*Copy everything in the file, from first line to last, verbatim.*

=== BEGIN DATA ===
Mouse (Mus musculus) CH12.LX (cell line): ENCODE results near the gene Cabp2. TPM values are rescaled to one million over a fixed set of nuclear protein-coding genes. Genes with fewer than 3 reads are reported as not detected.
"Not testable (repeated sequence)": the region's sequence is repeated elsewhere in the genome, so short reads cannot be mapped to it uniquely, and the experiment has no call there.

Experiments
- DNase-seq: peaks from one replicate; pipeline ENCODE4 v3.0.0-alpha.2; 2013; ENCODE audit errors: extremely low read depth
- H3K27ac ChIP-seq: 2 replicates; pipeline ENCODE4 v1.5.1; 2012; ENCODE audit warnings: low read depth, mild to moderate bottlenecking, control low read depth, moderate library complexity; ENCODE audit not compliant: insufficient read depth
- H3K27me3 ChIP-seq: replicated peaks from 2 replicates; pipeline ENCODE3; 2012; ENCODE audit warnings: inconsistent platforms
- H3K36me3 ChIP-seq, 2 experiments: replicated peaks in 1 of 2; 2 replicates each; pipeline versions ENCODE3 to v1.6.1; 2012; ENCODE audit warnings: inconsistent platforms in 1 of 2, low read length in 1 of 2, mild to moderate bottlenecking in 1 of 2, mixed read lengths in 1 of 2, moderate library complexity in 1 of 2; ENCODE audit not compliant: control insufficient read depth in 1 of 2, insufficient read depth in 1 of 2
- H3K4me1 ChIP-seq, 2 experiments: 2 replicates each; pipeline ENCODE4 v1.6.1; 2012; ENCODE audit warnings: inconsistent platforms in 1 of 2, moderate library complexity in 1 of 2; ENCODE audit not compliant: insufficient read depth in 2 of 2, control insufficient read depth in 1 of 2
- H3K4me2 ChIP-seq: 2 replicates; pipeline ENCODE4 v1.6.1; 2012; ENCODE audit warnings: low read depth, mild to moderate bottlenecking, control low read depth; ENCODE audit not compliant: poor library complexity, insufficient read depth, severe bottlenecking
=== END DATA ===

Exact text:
Mouse (Mus musculus) CH12.LX (cell line): ENCODE results near the gene Cabp2. TPM values are rescaled to one million over a fixed set of nuclear protein-coding genes. Genes with fewer than 3 reads are reported as not detected.
"Not testable (repeated sequence)": the region's sequence is repeated elsewhere in the genome, so short reads cannot be mapped to it uniquely, and the experiment has no call there.

Experiments
- DNase-seq: peaks from one replicate; pipeline ENCODE4 v3.0.0-alpha.2; 2013; ENCODE audit errors: extremely low read depth
- H3K27ac ChIP-seq: 2 replicates; pipeline ENCODE4 v1.5.1; 2012; ENCODE audit warnings: low read depth, mild to moderate bottlenecking, control low read depth, moderate library complexity; ENCODE audit not compliant: insufficient read depth
- H3K27me3 ChIP-seq: replicated peaks from 2 replicates; pipeline ENCODE3; 2012; ENCODE audit warnings: inconsistent platforms
- H3K36me3 ChIP-seq, 2 experiments: replicated peaks in 1 of 2; 2 replicates each; pipeline versions ENCODE3 to v1.6.1; 2012; ENCODE audit warnings: inconsistent platforms in 1 of 2, low read length in 1 of 2, mild to moderate bottlenecking in 1 of 2, mixed read lengths in 1 of 2, moderate library complexity in 1 of 2; ENCODE audit not compliant: control insufficient read depth in 1 of 2, insufficient read depth in 1 of 2
- H3K4me1 ChIP-seq, 2 experiments: 2 replicates each; pipeline ENCODE4 v1.6.1; 2012; ENCODE audit warnings: inconsistent platforms in 1 of 2, moderate library complexity in 1 of 2; ENCODE audit not compliant: insufficient read depth in 2 of 2, control insufficient read depth in 1 of 2
- H3K4me2 ChIP-seq: 2 replicates; pipeline ENCODE4 v1.6.1; 2012; ENCODE audit warnings: low read depth, mild to moderate bottlenecking, control low read depth; ENCODE audit not compliant: poor library complexity, insufficient read depth, severe bottlenecking